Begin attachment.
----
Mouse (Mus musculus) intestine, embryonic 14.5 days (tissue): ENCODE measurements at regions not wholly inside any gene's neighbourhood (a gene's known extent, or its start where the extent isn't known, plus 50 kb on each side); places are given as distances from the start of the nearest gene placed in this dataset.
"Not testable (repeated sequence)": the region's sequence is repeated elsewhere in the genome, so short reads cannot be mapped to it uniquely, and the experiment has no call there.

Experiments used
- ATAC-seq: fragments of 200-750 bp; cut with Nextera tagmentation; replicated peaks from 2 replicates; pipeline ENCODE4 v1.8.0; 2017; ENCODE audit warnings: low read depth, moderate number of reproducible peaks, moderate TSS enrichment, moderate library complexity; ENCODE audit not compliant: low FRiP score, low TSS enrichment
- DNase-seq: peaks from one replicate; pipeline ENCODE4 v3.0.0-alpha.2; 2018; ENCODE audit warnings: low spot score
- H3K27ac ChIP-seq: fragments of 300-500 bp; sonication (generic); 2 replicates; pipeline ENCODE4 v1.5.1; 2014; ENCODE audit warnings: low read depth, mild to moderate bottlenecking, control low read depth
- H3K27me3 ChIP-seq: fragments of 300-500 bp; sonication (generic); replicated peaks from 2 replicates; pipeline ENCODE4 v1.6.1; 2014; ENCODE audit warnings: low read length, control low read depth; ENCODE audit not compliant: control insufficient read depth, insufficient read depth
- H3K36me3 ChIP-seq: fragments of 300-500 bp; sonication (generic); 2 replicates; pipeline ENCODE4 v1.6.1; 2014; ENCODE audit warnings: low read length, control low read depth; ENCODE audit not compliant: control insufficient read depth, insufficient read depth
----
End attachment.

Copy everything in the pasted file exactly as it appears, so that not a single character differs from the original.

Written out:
Mouse (Mus musculus) intestine, embryonic 14.5 days (tissue): ENCODE measurements at regions not wholly inside any gene's neighbourhood (a gene's known extent, or its start where the extent isn't known, plus 50 kb on each side); places are given as distances from the start of the nearest gene placed in this dataset.
"Not testable (repeated sequence)": the region's sequence is repeated elsewhere in the genome, so short reads cannot be mapped to it uniquely, and the experiment has no call there.

Experiments used
- ATAC-seq: fragments of 200-750 bp; cut with Nextera tagmentation; replicated peaks from 2 replicates; pipeline ENCODE4 v1.8.0; 2017; ENCODE audit warnings: low read depth, moderate number of reproducible peaks, moderate TSS enrichment, moderate library complexity; ENCODE audit not compliant: low FRiP score, low TSS enrichment
- DNase-seq: peaks from one replicate; pipeline ENCODE4 v3.0.0-alpha.2; 2018; ENCODE audit warnings: low spot score
- H3K27ac ChIP-seq: fragments of 300-500 bp; sonication (generic); 2 replicates; pipeline ENCODE4 v1.5.1; 2014; ENCODE audit warnings: low read depth, mild to moderate bottlenecking, control low read depth
- H3K27me3 ChIP-seq: fragments of 300-500 bp; sonication (generic); replicated peaks from 2 replicates; pipeline ENCODE4 v1.6.1; 2014; ENCODE audit warnings: low read length, control low read depth; ENCODE audit not compliant: control insufficient read depth, insufficient read depth
- H3K36me3 ChIP-seq: fragments of 300-500 bp; sonication (generic); 2 replicates; pipeline ENCODE4 v1.6.1; 2014; ENCODE audit warnings: low read length, control low read depth; ENCODE audit not compliant: control insufficient read depth, insufficient read depth